Sen—Google's investment in Elon Musk’s Space Exploration Technologies, which plans to add satellite manufacturing to its bustling rocket launching business, may put it into competition with another newly announced satellite venture founded by a former employee and backed by Richard Branson’s Virgin Group.
Google and Fidelity announced this week it was investing $1 billion in SpaceX, which plans to open a satellite manufacturing center in Seattle. It would be SpaceX’s first foray beyond rocketry. With its investment, Google and Fidelity now own just under 10 percent of SpaceX.
Musk, who also founded and runs the Tesla electric car company, among other technology ventures, wants to develop a constellation of some 4,000 small satellites that can provide Internet access worldwide.
“In order for us to really revolutionize space, we have to address both satellites and rockets,” Musk said in Seattle last week. “We’re going to start by building our own constellation of satellites, but that same satellite bus and the technology we develop can also be used for Earth science and space science, as well as other potential applications that others may have.”
Musk confirmed the $1 billion Google/Fidelity investment four days later.
Google’s interest in space extends beyond satellites. It is backing a competition run by the XPrize Foundation, which will award $30 million to privately funded teams landing and operating spacecraft on the Moon.
Google co-founder Sergey Brin also has an option for a tourist flight to the International Space Station, which now costs more than $50 million, said Tom Shelley, president of U.S.-based Space Adventures, which arranges the rides on Russian Soyuz capsules.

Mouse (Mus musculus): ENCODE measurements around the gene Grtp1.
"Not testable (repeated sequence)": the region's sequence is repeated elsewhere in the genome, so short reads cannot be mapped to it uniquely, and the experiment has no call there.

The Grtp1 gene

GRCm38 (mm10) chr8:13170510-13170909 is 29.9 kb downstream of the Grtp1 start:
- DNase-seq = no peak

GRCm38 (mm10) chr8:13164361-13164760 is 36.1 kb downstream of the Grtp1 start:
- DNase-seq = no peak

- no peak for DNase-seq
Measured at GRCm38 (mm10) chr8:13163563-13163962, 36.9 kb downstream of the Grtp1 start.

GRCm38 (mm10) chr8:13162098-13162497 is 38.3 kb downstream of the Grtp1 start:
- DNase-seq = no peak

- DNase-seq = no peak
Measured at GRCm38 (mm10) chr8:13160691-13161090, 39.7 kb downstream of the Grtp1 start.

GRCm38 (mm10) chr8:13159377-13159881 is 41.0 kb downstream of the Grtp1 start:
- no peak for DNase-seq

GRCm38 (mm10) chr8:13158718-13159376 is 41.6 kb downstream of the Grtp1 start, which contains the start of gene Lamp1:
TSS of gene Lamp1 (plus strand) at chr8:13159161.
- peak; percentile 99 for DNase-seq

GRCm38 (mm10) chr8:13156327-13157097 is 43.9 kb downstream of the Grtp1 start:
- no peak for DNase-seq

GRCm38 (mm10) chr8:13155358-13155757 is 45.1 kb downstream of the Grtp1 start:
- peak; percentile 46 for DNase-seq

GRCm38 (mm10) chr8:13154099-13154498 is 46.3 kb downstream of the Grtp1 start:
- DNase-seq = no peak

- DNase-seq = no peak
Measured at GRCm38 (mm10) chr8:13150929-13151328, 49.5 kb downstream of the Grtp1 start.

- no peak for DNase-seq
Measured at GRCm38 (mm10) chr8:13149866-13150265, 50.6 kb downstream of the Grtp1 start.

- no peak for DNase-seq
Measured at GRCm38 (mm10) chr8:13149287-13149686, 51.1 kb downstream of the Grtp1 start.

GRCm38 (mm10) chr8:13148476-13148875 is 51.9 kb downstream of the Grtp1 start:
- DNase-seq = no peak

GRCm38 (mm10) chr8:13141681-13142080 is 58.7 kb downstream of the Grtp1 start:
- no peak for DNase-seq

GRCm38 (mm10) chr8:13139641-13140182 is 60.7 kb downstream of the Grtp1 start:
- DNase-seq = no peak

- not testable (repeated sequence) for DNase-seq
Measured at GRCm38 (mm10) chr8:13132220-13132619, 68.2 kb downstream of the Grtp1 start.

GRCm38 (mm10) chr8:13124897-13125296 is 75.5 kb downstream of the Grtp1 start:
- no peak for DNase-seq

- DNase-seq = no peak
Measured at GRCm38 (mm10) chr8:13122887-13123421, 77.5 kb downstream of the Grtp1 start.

The timing of Google’s investment in SpaceX is curious. The day before Musk unveiled his satellite business, Richard Branson’s Virgin Group and Qualcomm announced a joint investment in another aspiring Internet-via-satellite company called OneWeb, whose founder and chief executive is Greg Wyler.
Wyler previously founded O3b Networks (O3b stands for “other 3 billion,” a reference to the segment of the world’s population without access to the Internet), and briefly worked at Google, which has several projects underway to bring the Internet to unwired portions of the globe. In addition to bringing Wyler and a few other O3b veterans aboard, Google purchased Titan Aerospace, which is developing solar-powered drones, Skybox Imaging, a startup satellite company, and is working in-house on a project to beam Internet signals from the stratosphere via balloons.
When Wyler left Google, he took with him rights to Ku-band slots that could be used to beam the Internet via satellite, giving him a leg up on Musk’s satellite venture, which recently just made its application for use of parts of the radio spectrum.
In an interview, Wyler said he couldn’t comment on the SpaceX project and whether it was a potential competitor or collaborator. The amount and terms of the investment by Virgin Group and Qualcomm in OneWeb, previously known as WorldVu Satellites Limited, were not disclosed.
OneWeb currently is reviewing proposals from potential partners for a satellite manufacturing facility.
“We’ve gone through the first phase where we’ve received the letters of interest from a number of parties. We expect to down-select in February,” Wyler told Sen.
OneWeb’s constellation of 648 small satellites and ground terminals is expected to cost between $1.5 and $2 billion.